Yesterday (Christmas Eve) saw me do a solo cross country following the same route as the week before. This is the one I did in the snow coming back with my instructor. This was South down to the coast (Hastings) and then NE up to Canterbury before heading home.
It was cold with a freezing point at 3,000 ft. Visibility was ok but nothing special. I flew at 2,100. I was in G-BNIV. Evertything was OK, the radio work was fine (Farnborough Radar spoke to me which was a change). I used Mode Alpha on the transponder as I noticed on the tech log there was a reference to it over reading the altitude by 2,400ft! I did not fancy an RAF Tornado escort by my popping up in restricted airspace.
I did had a rough landing coming back and elected to do a go around. They joked in the flying school they ducked as I went over the building which was funny afterwards. It wasnt that bad but I found the wind really quite blusting. I over compensated for this wind on my approach and was too fast. I was on runway 20 with a wind coming from (240 reported) but it felt much more of a cross wind and when I touched down I got pushed off to the left and gained height again. I didn't want to come off the runway and throttled in and did a go around. On the second landing, I was again a bit fast but I kept the ailerons into wind when I landed and this seemed to help in the directional stability.
When I did the first circuit with my instructor I noticed how badly choppy it was on climb out where it can get quite aweful however it seemed to be strong going right round the circuit although it was calmer at 1,000 ft. The drift was very noticeable and I noticed this right round my course actually.
I learnt a couple of good lessons today.
Firstly, I learnt that since wind estimates can vary wildly (I used three different sources yesterday morning) it's important to have an accurate view of your track through proper frequent map reading. I could see how I was drifting away from my track and so this was easily corrected. I had plotted drift lines on my course and I used them in my heading corrections. Good tip from my instructor.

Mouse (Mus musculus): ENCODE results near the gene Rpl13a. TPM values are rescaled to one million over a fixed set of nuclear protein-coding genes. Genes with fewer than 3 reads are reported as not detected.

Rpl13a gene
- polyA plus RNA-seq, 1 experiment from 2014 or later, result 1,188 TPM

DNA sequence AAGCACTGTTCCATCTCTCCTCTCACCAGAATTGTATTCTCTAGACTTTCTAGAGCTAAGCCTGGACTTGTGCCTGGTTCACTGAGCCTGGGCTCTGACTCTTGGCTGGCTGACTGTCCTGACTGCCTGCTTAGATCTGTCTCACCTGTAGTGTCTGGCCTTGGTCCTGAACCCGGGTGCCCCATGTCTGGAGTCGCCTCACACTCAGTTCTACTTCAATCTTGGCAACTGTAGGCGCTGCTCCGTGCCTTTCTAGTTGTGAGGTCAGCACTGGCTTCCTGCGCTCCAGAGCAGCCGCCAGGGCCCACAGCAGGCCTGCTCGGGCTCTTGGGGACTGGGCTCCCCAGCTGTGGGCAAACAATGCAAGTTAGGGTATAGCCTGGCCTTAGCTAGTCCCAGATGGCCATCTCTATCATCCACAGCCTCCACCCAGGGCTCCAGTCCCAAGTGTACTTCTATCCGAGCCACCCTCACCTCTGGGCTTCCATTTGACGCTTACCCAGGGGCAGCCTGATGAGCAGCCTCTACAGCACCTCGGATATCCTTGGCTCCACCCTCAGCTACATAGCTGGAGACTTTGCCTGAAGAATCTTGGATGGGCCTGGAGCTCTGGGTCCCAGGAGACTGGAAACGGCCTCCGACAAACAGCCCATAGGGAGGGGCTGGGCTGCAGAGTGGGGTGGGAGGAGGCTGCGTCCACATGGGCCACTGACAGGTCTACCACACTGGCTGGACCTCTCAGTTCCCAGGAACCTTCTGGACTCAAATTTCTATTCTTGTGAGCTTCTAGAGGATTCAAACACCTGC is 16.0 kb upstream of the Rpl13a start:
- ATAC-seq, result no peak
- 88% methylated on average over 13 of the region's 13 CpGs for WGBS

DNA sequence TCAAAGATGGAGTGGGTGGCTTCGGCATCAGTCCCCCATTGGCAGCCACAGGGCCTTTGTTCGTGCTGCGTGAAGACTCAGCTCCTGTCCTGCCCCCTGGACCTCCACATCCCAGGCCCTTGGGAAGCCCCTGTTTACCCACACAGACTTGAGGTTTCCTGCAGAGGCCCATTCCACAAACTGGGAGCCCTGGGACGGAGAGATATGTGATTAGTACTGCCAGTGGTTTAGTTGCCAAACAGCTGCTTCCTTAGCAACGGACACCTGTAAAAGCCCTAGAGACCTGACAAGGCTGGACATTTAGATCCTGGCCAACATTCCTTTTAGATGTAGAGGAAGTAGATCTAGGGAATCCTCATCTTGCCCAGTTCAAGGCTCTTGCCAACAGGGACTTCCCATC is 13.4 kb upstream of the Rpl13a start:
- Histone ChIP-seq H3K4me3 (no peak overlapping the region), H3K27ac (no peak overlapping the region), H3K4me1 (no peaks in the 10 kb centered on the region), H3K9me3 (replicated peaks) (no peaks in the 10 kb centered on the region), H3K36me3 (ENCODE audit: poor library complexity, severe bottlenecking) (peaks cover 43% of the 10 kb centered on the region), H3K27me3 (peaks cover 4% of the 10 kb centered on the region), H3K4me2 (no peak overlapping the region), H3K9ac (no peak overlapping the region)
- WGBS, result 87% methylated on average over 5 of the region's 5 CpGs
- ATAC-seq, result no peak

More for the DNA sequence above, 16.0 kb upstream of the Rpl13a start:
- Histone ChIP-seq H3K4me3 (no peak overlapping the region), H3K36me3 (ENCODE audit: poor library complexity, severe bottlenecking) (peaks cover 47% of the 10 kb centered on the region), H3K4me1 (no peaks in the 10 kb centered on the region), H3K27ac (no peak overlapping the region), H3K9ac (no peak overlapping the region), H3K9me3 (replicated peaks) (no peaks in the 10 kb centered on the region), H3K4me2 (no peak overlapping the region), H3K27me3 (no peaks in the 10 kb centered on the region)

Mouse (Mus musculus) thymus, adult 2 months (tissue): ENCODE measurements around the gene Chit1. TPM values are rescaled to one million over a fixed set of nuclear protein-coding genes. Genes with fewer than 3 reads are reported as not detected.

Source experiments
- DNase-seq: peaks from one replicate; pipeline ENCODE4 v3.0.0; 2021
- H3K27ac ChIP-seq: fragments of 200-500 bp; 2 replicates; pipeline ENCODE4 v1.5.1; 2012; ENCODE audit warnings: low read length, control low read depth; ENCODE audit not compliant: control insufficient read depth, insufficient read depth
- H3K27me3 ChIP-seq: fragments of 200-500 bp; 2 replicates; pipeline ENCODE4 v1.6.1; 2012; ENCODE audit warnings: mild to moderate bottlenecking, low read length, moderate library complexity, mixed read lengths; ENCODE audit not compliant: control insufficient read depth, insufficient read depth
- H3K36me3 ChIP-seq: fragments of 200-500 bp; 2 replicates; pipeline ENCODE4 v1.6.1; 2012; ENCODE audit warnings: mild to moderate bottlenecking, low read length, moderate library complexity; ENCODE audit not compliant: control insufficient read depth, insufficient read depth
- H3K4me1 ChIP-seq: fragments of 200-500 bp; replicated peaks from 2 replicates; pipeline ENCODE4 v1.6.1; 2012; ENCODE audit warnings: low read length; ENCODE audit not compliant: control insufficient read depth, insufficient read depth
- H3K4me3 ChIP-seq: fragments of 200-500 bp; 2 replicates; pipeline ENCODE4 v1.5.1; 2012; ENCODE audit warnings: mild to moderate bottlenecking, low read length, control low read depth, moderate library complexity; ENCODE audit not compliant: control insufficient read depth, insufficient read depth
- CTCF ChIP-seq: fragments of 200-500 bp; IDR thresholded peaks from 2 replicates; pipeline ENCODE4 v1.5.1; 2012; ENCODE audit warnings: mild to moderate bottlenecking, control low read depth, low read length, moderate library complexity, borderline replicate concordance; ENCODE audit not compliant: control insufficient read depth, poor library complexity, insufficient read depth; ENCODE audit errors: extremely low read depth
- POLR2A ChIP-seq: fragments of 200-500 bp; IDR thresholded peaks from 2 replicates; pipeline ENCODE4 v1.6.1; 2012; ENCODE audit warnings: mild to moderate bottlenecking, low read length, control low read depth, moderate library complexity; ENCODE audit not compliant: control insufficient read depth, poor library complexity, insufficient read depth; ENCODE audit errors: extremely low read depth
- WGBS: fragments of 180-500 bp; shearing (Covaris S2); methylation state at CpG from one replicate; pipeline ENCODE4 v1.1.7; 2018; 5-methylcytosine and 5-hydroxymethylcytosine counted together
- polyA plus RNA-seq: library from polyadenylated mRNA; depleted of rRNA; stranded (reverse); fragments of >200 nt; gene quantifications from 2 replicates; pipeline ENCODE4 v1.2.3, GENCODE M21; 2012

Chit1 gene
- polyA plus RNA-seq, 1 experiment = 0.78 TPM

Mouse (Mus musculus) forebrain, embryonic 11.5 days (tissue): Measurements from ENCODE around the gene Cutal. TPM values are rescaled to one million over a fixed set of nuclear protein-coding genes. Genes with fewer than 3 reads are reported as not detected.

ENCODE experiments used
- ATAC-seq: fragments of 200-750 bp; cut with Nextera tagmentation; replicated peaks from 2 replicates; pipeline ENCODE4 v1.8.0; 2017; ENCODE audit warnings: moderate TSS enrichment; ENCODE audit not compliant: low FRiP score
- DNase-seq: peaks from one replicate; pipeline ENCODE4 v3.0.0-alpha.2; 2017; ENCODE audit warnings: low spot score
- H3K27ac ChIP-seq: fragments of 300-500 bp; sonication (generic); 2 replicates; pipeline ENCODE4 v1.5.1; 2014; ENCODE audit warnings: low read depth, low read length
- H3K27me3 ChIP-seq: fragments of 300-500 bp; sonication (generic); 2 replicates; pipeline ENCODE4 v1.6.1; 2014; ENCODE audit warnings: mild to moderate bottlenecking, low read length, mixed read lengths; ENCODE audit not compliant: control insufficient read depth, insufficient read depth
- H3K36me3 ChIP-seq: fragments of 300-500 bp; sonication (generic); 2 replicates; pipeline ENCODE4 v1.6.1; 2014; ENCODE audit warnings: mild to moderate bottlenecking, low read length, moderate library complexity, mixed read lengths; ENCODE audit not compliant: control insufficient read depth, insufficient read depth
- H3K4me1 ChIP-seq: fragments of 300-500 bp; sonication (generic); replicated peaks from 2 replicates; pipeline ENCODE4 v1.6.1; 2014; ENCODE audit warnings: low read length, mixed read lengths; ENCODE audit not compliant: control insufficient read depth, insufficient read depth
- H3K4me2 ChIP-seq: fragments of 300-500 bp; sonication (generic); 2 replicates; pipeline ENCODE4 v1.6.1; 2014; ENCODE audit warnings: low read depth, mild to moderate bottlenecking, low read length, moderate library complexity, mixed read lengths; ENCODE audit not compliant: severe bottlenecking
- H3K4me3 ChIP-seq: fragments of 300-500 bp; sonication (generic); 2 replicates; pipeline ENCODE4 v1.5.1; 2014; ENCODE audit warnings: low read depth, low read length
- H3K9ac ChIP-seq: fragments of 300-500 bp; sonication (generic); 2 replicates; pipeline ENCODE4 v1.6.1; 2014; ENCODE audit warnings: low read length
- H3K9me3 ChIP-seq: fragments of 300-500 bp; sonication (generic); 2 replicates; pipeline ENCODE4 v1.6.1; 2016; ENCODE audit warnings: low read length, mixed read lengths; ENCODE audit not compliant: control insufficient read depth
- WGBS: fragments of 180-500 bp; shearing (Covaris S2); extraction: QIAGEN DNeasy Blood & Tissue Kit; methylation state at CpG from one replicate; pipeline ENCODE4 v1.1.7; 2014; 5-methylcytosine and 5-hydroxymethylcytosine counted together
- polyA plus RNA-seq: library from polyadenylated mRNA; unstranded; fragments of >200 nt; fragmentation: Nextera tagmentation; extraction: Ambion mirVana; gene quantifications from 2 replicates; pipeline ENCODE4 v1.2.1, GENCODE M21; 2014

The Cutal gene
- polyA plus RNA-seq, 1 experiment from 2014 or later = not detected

Secondly, I learnt that when in the circuit and getting knocked about in blusting wind it's important to not over compensate too much on the approach speed. When touching down and entering the ground run, keeping the ailerons slightly into wind can help!
I was dissapointed that my iPhone and motion-x tracker failed as I wanted to see the course over ground. Ho hum - At the end of all this I would love to treat myself to an Airbox or Sky Demon Mobile unit.
Next lesson will be much the same, a circuit with my instructor followed by some more solo. This will most likely be down to overhead Manston (if they allow me to route overhead) and then to Dover with some VOR tracking to Detling on the return leg.
After this I should have a dual down to Goodwood with my instructor as it will be part of the qualifying cross country.
My instructor told me the end is in sight now and I guess it is. It doesn't feel like it though because there is so much more I want to learn already. I would like to learn to be a very safe and competent pilot, I would like to study instrument flying and a night rating, and maybe an aerobatic or glider trial flight. There is so much to learn, or continue to learn.
!!!!!!!! It's very addictive this flying thing !!!!!
38.24-12-11 C152 G-BNIV EGTO EGTO 09:55 10:05 0:10 1-1 EX12/13
*38.24-12-11 C152 G-BNIV EGTO EGTO 10:05 11:25 1:20 1-1 EX18A
HOURS = 33:45 INSTRUCTOR + 06:35 SELF